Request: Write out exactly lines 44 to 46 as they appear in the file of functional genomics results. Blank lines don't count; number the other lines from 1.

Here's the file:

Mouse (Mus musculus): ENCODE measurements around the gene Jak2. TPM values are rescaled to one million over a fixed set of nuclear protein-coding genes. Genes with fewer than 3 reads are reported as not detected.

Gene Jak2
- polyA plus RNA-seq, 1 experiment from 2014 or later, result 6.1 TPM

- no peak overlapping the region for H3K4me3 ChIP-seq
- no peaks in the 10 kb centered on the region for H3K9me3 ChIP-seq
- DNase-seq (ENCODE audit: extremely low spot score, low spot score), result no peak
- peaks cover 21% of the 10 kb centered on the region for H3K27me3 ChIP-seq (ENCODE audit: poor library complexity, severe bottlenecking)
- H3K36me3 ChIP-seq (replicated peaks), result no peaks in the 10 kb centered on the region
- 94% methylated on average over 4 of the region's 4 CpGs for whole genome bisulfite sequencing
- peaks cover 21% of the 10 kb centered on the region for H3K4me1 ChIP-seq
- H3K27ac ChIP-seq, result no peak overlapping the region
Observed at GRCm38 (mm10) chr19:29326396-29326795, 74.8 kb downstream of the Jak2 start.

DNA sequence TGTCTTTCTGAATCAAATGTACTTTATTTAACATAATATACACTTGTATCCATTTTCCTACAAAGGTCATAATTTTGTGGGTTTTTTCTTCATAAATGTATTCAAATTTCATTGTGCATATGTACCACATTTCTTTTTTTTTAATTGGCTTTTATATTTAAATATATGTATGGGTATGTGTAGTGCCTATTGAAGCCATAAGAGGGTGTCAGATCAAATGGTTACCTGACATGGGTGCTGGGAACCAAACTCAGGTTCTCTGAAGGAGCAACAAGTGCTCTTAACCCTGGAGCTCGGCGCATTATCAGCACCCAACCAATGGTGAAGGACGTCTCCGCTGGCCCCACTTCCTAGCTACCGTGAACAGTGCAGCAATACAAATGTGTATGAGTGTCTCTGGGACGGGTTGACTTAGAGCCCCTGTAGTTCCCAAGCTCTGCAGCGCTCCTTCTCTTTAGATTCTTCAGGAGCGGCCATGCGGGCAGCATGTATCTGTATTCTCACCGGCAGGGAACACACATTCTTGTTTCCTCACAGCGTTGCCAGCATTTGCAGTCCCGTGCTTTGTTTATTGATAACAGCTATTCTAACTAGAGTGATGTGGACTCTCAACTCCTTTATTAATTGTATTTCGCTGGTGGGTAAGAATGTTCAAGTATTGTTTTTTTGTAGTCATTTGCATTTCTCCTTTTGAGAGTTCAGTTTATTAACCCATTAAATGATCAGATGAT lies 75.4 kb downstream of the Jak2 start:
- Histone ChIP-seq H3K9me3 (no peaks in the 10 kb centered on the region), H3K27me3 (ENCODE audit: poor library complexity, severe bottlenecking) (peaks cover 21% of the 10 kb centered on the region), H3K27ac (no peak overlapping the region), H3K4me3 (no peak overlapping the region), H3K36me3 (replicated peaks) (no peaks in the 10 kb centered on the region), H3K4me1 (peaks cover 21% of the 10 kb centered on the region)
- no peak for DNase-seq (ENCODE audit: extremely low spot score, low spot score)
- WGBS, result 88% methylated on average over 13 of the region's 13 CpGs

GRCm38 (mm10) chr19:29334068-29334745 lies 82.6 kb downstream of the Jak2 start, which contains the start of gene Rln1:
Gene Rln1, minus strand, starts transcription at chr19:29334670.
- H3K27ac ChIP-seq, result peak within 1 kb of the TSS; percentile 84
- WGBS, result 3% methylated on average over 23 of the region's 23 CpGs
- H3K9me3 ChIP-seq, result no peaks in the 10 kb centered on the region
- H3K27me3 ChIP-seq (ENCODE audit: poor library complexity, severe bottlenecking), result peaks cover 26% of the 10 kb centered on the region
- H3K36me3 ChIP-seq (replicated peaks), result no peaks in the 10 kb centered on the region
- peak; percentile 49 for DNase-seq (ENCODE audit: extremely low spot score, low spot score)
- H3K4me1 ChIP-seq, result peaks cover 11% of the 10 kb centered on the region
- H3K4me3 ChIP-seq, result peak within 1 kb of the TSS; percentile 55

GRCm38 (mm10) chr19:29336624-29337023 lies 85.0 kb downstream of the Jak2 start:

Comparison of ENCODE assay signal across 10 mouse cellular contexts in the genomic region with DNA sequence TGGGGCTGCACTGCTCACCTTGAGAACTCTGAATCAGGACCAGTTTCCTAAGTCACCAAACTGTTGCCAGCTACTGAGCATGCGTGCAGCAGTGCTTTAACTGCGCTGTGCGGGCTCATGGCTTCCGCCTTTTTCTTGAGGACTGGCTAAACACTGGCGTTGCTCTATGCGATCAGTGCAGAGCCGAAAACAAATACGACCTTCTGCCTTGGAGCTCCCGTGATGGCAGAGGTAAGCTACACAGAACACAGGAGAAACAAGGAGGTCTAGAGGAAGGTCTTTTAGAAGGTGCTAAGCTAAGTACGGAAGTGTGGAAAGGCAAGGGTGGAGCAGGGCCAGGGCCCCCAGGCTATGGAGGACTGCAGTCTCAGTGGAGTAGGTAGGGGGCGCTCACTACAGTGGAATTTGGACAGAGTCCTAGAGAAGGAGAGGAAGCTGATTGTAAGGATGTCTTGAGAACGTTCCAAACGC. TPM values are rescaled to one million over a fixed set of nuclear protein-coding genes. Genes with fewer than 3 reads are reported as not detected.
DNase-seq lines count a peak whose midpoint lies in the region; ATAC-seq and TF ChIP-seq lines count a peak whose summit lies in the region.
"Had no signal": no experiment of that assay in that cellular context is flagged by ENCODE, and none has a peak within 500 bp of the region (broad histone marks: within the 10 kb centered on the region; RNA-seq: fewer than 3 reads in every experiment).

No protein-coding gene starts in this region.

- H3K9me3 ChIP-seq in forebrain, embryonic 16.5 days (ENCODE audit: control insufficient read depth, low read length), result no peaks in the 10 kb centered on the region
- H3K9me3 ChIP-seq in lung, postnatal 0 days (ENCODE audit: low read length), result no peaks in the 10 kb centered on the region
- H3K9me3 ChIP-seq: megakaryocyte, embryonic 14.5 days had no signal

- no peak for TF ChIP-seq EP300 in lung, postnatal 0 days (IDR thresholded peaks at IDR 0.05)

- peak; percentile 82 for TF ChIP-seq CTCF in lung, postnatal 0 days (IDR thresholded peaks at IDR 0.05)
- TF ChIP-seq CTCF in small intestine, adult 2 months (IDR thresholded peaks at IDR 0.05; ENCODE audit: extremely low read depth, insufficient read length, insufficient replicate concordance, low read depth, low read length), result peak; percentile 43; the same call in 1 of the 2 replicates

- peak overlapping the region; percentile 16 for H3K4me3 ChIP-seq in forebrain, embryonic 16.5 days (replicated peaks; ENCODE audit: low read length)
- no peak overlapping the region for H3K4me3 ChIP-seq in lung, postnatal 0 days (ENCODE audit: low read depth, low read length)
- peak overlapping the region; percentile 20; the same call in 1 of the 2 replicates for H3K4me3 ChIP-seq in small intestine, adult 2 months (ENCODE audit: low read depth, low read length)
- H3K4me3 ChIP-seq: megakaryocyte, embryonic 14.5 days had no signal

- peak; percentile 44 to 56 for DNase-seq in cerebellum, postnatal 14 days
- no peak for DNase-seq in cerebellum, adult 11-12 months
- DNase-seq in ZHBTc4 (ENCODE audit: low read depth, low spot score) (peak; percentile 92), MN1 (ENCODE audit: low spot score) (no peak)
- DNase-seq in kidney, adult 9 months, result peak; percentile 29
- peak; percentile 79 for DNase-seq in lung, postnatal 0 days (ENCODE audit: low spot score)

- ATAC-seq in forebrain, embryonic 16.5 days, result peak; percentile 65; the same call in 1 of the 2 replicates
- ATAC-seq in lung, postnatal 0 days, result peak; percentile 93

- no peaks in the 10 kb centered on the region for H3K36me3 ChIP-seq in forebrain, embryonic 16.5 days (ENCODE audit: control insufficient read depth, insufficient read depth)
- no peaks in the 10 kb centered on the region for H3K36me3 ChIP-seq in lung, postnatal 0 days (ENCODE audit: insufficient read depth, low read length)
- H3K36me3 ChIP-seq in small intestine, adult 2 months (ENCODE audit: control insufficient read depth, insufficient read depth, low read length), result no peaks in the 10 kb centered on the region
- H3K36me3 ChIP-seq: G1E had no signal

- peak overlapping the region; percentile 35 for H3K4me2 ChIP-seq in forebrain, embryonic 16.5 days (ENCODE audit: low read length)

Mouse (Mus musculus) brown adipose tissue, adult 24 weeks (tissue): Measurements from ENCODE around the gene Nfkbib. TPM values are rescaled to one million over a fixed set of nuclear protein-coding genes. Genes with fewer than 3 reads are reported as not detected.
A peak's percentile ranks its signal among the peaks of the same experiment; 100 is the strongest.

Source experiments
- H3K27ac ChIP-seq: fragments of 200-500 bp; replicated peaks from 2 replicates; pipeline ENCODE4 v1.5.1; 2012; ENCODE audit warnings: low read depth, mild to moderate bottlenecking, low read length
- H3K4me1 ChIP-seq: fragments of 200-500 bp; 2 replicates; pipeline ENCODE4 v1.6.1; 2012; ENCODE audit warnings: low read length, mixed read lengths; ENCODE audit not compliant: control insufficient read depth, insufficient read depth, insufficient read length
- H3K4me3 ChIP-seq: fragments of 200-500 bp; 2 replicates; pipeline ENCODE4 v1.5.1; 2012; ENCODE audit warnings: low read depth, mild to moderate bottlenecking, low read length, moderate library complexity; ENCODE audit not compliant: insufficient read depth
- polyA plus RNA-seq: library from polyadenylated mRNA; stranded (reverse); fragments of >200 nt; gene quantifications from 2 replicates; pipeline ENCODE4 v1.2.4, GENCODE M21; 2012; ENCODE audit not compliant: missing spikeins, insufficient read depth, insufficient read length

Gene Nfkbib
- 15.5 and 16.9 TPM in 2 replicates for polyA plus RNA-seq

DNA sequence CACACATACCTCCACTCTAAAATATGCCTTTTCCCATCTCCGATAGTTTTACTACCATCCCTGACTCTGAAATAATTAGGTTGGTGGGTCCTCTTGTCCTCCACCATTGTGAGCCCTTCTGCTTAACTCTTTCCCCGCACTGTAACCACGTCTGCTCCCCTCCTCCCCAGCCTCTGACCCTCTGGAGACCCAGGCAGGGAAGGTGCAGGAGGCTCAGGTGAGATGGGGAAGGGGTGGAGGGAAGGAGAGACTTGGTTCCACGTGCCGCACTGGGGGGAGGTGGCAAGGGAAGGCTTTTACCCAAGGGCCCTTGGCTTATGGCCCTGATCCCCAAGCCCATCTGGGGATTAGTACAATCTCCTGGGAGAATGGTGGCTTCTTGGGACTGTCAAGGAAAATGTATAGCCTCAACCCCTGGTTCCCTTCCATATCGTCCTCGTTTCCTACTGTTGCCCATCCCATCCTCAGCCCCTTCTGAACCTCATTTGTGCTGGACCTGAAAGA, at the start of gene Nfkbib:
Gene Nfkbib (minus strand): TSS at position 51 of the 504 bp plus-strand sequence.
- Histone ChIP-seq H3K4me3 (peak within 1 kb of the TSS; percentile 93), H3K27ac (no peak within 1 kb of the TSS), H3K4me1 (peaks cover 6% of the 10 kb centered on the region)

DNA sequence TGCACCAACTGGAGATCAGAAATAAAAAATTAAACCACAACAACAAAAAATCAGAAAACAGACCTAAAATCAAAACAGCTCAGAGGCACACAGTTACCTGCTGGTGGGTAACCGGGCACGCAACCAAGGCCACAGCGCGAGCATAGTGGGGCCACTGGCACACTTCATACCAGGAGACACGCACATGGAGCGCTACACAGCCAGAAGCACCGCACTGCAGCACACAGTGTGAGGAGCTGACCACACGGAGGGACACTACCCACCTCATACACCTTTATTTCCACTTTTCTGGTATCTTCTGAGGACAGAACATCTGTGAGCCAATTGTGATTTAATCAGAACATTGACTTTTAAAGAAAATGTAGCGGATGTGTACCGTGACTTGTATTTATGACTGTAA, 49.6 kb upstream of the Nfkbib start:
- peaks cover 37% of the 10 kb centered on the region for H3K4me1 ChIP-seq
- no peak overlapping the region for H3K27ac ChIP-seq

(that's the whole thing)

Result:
- DNase-seq in ZHBTc4 (ENCODE audit: low read depth, low spot score) (peak; percentile 92), MN1 (ENCODE audit: low spot score) (no peak)
- DNase-seq in kidney, adult 9 months, result peak; percentile 29
- peak; percentile 79 for DNase-seq in lung, postnatal 0 days (ENCODE audit: low spot score)